This week on Uncommon Knowledge, author and former Senator James Buckley discusses the transformation of the federal government and the challenges we face after the 2012 election. (28:30)
“It is going to be an extraordinary challenge for [future generations] but there are certain realities that are going to be faced. If the debt goes off on the trajectory it is currently on, in terms of devastating, destroying the economic basis of the country my grandchildren are going to face problems that I never dreamed of and you never dreamed of. Nevertheless insofar as they pay any attention of any advice I might give them it would be you have responsibilities not only to yourself and your family but to the public.”
Edward Lazear, the Morris Arnold and Nona Jean Cox Senior Fellow at the Hoover Institution and former chairman of the President's Council of Economic Advisers, offers insight into the debt ceiling, the debt burdens of all taxpayers, how to encourage investment and growth, and why he believes more tax reform is necessary.
Richard Epstein the Peter and Kirsten Bedford Senior Fellow at the Hoover Institution, weighs in on the politics of the fiscal cliff and the fight over the debt ceiling. He considers the potential consequences of the nation's current debt crisis and wraps up with prescriptions to get the nation back on a sounder fiscal footing.
Edward Lazear, the Morris Arnold Cox Senior Fellow at the Hoover Institution and former chairman of the President's Council of Economic Advisers, offers insight into the debt ceiling, the debt burdens of all taxpayers, and the potential economic effects of no agreement.
Charles Blahous is a Hoover research fellow who currently serves as one of the two public trustees for the Social Security and Medicare Programs. He discusses the impact of the fiscal cliff deal, which increased the payroll tax, and how this affects the debt ceiling. Blahous also discusses Medicare reimbursements to doctors and the overall solvency of Social Security and Medicare.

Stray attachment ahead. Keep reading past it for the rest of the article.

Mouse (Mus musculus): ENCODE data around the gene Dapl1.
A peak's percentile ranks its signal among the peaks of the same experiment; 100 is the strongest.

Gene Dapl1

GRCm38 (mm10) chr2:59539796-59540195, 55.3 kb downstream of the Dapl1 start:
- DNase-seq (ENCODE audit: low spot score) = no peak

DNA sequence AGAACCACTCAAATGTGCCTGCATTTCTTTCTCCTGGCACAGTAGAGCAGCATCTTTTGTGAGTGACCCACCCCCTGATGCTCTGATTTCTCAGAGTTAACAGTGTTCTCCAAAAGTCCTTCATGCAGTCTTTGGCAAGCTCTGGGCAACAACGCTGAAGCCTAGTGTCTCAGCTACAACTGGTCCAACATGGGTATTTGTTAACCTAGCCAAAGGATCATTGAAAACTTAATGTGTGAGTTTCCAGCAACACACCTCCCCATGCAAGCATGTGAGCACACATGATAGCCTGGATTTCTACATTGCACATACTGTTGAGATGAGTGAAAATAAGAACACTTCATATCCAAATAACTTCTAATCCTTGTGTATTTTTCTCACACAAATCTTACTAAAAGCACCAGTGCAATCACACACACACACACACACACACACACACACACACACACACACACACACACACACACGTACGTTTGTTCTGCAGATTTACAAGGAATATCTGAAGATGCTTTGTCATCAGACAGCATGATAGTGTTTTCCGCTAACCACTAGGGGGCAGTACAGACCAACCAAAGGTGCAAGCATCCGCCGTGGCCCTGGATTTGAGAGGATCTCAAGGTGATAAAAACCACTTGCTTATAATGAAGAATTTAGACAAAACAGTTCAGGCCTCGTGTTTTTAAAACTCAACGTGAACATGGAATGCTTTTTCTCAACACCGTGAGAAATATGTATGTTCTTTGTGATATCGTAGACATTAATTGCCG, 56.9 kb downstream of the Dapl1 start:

Edward Lazear, the Morris Arnold and Nona Jean Cox Senior Fellow at the Hoover Institution and former chairman of the President's Council of Economic Advisers, offers insights into the current jobs’ numbers, noting that the US job creation is not able to keep pace with the growing population. Lazear noted four policy areas that would help economic growth: a tax code that is pro-growth; an increase in trade; getting spending under control; and looking at the cost benefit of regulations.
In this podcast Russell Roberts, a research fellow at the Hoover Institution and EconTalk host, discusses, with Casey Mulligan of the University of Chicago and the author of The Redistribution Recession, the ideas in his book. Mulligan argues that increasing the benefits to unemployed workers explains the depth of the Great Recession that began in 2007 and the slowness of the recovery, particularly in the labor market.
Twenty years ago, at a conference in Pittsburgh, Hoover fellow John Taylor first presented what is now called the Taylor rule (November 1992, Stanford working paper). Then it was difficult to predict those ideas that would be picked up by policy makers and those that would not; no one could have predicted in 1992 that the Fed and other central bankers would still be applying the rule in 2012. Today we know that the Taylor rule proliferated through academia to the trading floors of Wall Street and to the Federal Reserve's boardroom in Washington. Two decades later, the Taylor rule remains a focus for discussions of monetary policy around the world.
Richard Epstein, the Peter and Kirsten Bedford Senior Fellow at the Hoover Institution and a member of the John and Jean De Nault Task Force on Property Rights, Freedom, and Prosperity, notes that to step back from the fiscal cliff, we need to simplify our tax policy.